Purushapura, Puruṣapura, Purusha-pura: 8 definitions
Purushapura means something in Buddhism, Pali, Hinduism, Sanskrit, the history of ancient India. If you want to know the exact meaning, history, etymology or English translation of this term then check out the descriptions on this page. Add your comment or reference to a book if you want to contribute to this summary article.
The Sanskrit term Puruṣapura can be transliterated into English as Purusapura or Purushapura, using the IAST transliteration scheme (?).
Theravada (major branch of Buddhism)Source: Dhamma Study: Cetasikas
Purushapura was one of the principal centres for the expansion of Mahâyâna Buddhism. Buddhist missionaries are thought to have be sent to Ghandara not long after the Parinirvâna of the Buddha . Buddhism was firmly rooted in this area under the reign of Emperor Ashoka, whose grandfather Chandragupta Maurya had already extended his imperial power in this western direction .
Purushapura (present day Peshawar), Ghandara, Kashmir and parts of Punjab were the springboard for Buddhism to Afghanistan, parts of Iran and Central Asia and further to the north and to the east.
Theravāda is a major branch of Buddhism having the the Pali canon (tipitaka) as their canonical literature, which includes the vinaya-pitaka (monastic rules), the sutta-pitaka (Buddhist sermons) and the abhidhamma-pitaka (philosophy and psychology).
Mahayana (major branch of Buddhism)Source: archive.org: Bulletin of the French School of the Far East (volume 5)
Puruṣapura (पुरुषपुर) (in Chinese: Fou-leou-cha-fou-lo) refers to one of the fifty-five kingdoms enumerated in chapter 17 of the Candragarbha: the 55th section of the Mahāsaṃnipāta-sūtra, a large compilation of Sūtras (texts) in Mahāyāna Buddhism partly available in Sanskrit, Tibetan and Chinese.—In the Candragarbhasūtra, the Bhagavat invites all classes of Gods and Deities to protect the Law [dharma?] and the faithful in their respective districts.—In Puruṣapura, the following deities are appointed (among others): The Gandharva Nandi; the Yakṣa Maṇipuṣpa; the Nāgarājas Kaṭa and Apalāla; the great and terrible Garuḍa; the Asura Ki-to-sun-ti; the Goddess To-lou-si.
Mahayana (महायान, mahāyāna) is a major branch of Buddhism focusing on the path of a Bodhisattva (spiritual aspirants/ enlightened beings). Extant literature is vast and primarely composed in the Sanskrit language. There are many sūtras of which some of the earliest are the various Prajñāpāramitā sūtras.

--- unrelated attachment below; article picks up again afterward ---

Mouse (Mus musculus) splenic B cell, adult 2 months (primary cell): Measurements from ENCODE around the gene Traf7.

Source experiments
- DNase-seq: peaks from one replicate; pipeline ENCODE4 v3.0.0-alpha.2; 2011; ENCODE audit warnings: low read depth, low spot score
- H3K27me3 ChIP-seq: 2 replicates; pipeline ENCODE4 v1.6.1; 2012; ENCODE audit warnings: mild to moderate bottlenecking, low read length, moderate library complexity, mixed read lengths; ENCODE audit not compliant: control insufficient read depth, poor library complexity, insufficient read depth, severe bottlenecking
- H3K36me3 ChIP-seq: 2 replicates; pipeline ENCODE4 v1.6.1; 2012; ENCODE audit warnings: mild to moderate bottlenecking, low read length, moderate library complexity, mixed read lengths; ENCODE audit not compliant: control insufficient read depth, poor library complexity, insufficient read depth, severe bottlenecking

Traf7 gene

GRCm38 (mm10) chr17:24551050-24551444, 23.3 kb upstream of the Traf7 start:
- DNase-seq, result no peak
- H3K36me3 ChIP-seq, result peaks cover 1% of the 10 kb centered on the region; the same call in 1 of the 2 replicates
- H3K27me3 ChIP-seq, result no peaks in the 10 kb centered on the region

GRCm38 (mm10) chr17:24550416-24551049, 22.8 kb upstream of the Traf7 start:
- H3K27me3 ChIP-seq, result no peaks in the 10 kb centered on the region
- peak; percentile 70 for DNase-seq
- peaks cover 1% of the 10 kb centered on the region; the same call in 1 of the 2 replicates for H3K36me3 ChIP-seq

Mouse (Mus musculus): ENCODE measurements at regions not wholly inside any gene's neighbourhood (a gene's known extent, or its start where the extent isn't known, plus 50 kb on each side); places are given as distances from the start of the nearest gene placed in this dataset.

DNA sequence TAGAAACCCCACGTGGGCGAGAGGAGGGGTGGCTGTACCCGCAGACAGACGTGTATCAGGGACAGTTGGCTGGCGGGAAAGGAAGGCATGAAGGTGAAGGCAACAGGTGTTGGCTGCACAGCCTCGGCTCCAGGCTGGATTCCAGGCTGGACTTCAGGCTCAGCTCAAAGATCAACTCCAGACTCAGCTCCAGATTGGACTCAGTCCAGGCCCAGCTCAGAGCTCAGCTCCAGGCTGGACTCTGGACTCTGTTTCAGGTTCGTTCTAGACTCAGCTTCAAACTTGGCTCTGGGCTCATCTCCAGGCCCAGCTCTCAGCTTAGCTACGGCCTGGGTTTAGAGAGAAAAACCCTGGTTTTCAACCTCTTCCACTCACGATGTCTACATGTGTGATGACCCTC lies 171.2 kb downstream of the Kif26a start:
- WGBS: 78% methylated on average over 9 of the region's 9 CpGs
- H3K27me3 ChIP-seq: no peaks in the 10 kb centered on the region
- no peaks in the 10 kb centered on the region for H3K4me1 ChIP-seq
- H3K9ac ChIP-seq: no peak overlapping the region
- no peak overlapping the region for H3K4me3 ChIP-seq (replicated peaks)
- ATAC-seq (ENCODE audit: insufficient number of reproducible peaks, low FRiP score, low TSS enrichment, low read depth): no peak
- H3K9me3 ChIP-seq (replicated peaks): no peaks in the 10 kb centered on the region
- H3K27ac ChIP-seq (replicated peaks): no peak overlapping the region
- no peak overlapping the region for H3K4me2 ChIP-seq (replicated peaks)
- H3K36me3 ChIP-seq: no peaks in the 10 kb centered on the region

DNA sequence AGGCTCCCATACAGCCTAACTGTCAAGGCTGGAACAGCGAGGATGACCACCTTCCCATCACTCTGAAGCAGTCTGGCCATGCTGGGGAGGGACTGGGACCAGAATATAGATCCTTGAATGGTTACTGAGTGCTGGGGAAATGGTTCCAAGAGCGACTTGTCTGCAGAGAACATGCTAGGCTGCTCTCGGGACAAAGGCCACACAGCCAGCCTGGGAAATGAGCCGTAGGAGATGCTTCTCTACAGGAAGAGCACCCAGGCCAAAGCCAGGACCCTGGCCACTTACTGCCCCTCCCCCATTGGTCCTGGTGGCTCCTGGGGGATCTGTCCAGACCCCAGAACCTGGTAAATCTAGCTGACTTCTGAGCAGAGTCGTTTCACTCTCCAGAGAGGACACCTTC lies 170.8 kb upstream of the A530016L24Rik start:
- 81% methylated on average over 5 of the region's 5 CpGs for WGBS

India history and geographySource: archive.org: Personal and geographical names in the Gupta inscriptions
Puruṣapura (पुरुषपुर) is a place name ending in pura mentioned in the Gupta inscriptions. Puruṣapura is also known as Peshawar in the way that pura is changed to war.Source: Shodhganga: New look on the kushan bengali
Purushapura was another important Kushan town in the Gandhara region. The modern name of Peshawar was given to it by Akbar, the great Mughal emperor, who changed its name from Parashawar to Peshawar meaning the ‘frontier town’. Both the Chinese pilgrims, Fa-hsien and Hsuan-Tsang visited this place and spoke highly of it as a Buddhist centre. The Chinese accounts along thus, strongly suggest that it was traditionally associated with the Kushan people when they visited the place.
The history of India traces the identification of countries, villages, towns and other regions of India, as well as mythology, zoology, royal dynasties, rulers, tribes, local festivities and traditions and regional languages. Ancient India enjoyed religious freedom and encourages the path of Dharma, a concept common to Buddhism, Hinduism, and Jainism.
Languages of India and abroad
Sanskrit dictionarySource: DDSA: The practical Sanskrit-English dictionary
Puruṣapura (पुरुषपुर).—Name of the capital of Gāndhāra, q. v.
Derivable forms: puruṣapuram (पुरुषपुरम्).
Puruṣapura is a Sanskrit compound consisting of the terms puruṣa and pura (पुर).Source: Cologne Digital Sanskrit Dictionaries: Monier-Williams Sanskrit-English Dictionary
Puruṣapura (पुरुषपुर):—[=puruṣa-pura] [from puruṣa] n. Name of the capital of Gāndhāra, the modern Peṣāwar (پيشاور), [cf. Lexicographers, esp. such as amarasiṃha, halāyudha, hemacandra, etc.]
[Sanskrit to German]
Sanskrit, also spelled संस्कृतम् (saṃskṛtam), is an ancient language of India commonly seen as the grandmother of the Indo-European language family (even English!). Closely allied with Prakrit and Pali, Sanskrit is more exhaustive in both grammar and terms and has the most extensive collection of literature in the world, greatly surpassing its sister-languages Greek and Latin.
See also (Relevant definitions)
Search found 5 books and stories containing Purushapura, Purusa-pura, Puruṣa-pura, Purusapura, Puruṣapura, Purusha-pura; (plurals include: Purushapuras, puras, Purusapuras, Puruṣapuras). You can also click to the full overview containing English textual excerpts. Below are direct links for the most relevant articles:
A Record of Buddhistic Kingdoms (by Fa-Hien)
Buddhist records of the Western world (Xuanzang) (by Samuel Beal)
Chapter 2 - Country of ’O-yu-t’o (Ayodhya) < [Book V - Six Countries]
Chapter 21 - Country of Kien-t’o-lo (Gandhara) < [Book II - Three Countries]
A Dictionary Of Chinese Buddhist Terms (by William Edward Soothill)
Maha Prajnaparamita Sastra (by Gelongma Karma Migme Chödrön)